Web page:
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The DHT22 is a recent contribution to the lineup of
joint humidity/temperature sensors. It is particularly
attractive to DIYers thanks to its low cost, which is
around $10. It spans an impressive range of 0% to100%
relative humidity, and - 40° C to 125° C (that’s - 40° F to
257° F). Of course, it’s doubtful any homebrew circuits
could operate at these two extremes of temperature, but
it’s nice to know the sensor won’t be the limiting factor.
The claimed accuracy is ±5% worst case for humidity
and ±0.2° C for temperature. A rather neat feature is that
both values are measured to the nearest tenth; that is, to
one decimal place.
Unfortunately, if you poke around the Web, you’ll
quickly discover that there are more questions than
answers concerning this device. Part of the reason for
this confusion is that it spits out the readings digitally
using a non-standard protocol. Another major problem
for English speaking experimenters is that the datasheet
(originally in Chinese) has been poorly translated and
more often than not leaves you scratching your head.
Then, there’s the problem of the numerical format of
the readings. This is not addressed in the datasheet and
demands a bit of detective work at the bench.
A few people have managed to put all the pieces
together and get it percolating in the Arduino or
C languages, often employing built-in timers or more
exotic aspects of microcontrollers.
This article lays bare these secrets and demystifies
the application of the DHT22. In particular, we’ll:
• Use the common and inexpensive PIC16F88
microcontroller to drive it.
How to Take a Reading
Let’s see if we can first make
sense of the communication
protocol. Begin by looking at the
schematic in Figure 1. As indicated
there, the DHT22 is a four-pin device;
+5V is applied to pin 1, while ground
is pin 4. Pin 3 is a “no-connection”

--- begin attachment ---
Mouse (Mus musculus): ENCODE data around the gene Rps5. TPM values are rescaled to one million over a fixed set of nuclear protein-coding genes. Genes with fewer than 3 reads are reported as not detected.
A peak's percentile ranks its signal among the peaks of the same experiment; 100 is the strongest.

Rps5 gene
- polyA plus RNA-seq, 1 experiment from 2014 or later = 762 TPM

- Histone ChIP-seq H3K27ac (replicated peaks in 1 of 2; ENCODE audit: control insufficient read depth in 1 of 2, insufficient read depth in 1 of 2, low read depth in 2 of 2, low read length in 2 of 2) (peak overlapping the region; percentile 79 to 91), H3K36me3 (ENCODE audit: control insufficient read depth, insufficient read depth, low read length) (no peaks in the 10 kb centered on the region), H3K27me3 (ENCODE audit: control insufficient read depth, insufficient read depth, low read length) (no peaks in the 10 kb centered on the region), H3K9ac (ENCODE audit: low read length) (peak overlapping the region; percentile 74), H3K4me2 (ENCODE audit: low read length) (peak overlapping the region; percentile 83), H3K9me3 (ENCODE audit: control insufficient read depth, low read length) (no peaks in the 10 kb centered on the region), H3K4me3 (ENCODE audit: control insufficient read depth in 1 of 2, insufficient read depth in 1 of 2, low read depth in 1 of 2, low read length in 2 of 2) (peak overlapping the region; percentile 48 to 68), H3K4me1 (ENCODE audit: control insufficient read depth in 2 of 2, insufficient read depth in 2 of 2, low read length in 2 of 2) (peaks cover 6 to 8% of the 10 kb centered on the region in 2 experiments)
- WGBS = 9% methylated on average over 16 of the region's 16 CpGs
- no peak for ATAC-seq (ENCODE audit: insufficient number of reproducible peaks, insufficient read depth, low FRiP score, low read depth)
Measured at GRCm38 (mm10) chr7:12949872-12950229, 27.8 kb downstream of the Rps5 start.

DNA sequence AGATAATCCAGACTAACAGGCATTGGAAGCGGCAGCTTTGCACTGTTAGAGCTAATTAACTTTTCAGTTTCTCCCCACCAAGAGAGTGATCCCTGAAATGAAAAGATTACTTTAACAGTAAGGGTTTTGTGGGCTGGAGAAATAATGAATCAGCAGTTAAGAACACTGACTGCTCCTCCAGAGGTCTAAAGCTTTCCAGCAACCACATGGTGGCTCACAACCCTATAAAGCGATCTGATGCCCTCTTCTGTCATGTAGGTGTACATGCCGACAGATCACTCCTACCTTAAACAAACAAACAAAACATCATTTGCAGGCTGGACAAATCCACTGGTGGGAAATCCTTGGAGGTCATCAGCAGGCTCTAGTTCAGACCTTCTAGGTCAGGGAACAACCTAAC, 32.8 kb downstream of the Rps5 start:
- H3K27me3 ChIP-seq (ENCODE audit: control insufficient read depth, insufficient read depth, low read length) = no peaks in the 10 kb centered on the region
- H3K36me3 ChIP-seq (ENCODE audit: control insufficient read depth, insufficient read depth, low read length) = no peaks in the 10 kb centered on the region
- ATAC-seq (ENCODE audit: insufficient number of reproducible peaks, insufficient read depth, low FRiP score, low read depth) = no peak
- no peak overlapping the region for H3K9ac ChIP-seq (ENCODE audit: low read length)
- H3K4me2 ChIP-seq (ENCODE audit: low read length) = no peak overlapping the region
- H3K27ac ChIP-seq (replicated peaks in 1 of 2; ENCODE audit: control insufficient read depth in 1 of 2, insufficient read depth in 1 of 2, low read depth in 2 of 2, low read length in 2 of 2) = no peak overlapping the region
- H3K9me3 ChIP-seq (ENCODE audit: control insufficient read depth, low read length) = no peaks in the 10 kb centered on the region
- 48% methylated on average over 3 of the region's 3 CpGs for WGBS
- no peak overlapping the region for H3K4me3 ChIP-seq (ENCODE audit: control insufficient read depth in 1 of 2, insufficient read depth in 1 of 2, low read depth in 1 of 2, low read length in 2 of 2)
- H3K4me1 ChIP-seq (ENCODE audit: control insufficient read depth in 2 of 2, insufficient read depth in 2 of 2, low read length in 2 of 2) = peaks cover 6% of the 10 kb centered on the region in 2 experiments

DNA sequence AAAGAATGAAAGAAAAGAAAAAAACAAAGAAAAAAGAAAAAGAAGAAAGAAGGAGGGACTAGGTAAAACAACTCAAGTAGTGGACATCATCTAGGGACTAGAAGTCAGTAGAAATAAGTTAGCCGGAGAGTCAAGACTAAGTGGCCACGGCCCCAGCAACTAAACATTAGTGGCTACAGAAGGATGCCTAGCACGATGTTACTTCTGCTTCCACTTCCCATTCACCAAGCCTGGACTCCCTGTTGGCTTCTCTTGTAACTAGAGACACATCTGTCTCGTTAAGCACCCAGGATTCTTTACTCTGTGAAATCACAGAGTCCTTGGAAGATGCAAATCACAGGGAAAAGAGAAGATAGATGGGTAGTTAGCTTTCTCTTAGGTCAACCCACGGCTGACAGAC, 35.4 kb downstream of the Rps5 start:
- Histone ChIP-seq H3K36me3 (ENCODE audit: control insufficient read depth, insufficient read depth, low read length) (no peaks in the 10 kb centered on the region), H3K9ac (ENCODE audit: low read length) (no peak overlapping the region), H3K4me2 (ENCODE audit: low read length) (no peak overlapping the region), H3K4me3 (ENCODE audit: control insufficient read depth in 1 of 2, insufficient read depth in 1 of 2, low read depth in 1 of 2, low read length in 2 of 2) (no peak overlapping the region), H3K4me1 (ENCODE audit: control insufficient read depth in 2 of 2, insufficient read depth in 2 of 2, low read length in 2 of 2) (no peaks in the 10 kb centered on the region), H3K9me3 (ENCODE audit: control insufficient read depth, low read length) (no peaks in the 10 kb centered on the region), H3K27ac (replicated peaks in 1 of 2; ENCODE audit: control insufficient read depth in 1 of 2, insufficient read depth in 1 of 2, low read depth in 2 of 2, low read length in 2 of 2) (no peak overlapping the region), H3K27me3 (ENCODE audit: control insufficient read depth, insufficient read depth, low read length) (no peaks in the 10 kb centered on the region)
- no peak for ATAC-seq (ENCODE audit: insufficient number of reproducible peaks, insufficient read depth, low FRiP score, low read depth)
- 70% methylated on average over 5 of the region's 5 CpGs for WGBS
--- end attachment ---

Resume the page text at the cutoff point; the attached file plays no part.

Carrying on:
and simply ignored. Pin 2 is where
the magic occurs.
This single pin establishes a two-way conversation with the PIC16F88.
Obviously, this is going to be serial
communication, but it follows a
proprietary protocol — one you’ve
likely never seen before.
There will be five bytes
transmitted to the PIC. The first two
give the relative humidity, and the
next two give the temperature. The
last byte is a checksum used to
confirm everything went okay. We’ll
look more closely at how to interpret
these five bytes in just a moment, but
for now let’s presume that a string of
40 bits (five eight-bit bytes) is going
to shoot along pin 2 to port line A.0
of the PIC16F88. Referring again to
the schematic, A.0 appears at pin 17
of IC1 and can be configured either
as an input or output. We’ll assume
it’s an input when first powered on,
with resistor R1 acting as a pull-up.
To request a reading, port line
A.0 is made an output and then
pulled low for 18 milliseconds. After
this fairly lengthy time, the line is
pulled high again but for a much
shorter 40 microseconds. This
sequence then awakens the DHT22
sensor from its idling, low current
state. The PIC gets ready to listen to
it by making port line A.0 an input
The DHT22 responds with an
acknowledgement, indicated by the
following signals. The sensor now has
control of A.0 and pulls it low for 80
microseconds. The firmware in the
PIC can easily monitor this period
and if things run long, a timeout is
declared and some error-handling
can be invoked.
Okay, let’s assume everything
has gone according to Hoyle so far.
The DHT22 next brings port line A.0
high, again for 80 microseconds.
Once more, a timeout can be
checked on if desired.
Thus far, the PIC16F88 has sent a
request and the DHT22 has
responded with an acknowledgment.
The port line is still an input at this
point, and the microcontroller is
ready to start receiving those 40 bits
that make up the five bytes. Here’s
how it goes:
The DHT22 drops A.0 low for 50
microseconds. You can think of this
as a start signal. Now, the sensor
pulls the line high again. The length
of this pulse conveys the information
we want. If A.0 is high for 26 to 28
microseconds, a “zero” is indicated.
If it’s high for 70 microseconds, then
a “one” is implied. Hence, the pulse
width expresses the bit status.
In everyday language: After the
start signal, a short pulse represents a
zero, while a long pulse signals a
one. That takes care of the first bit.
Now, just go back to the start of this
paragraph and repeat the sequence
39 more times to get the remaining
bits. Notice that port line A.0 is still
an input. By the way, the bits always
come in from high order to low
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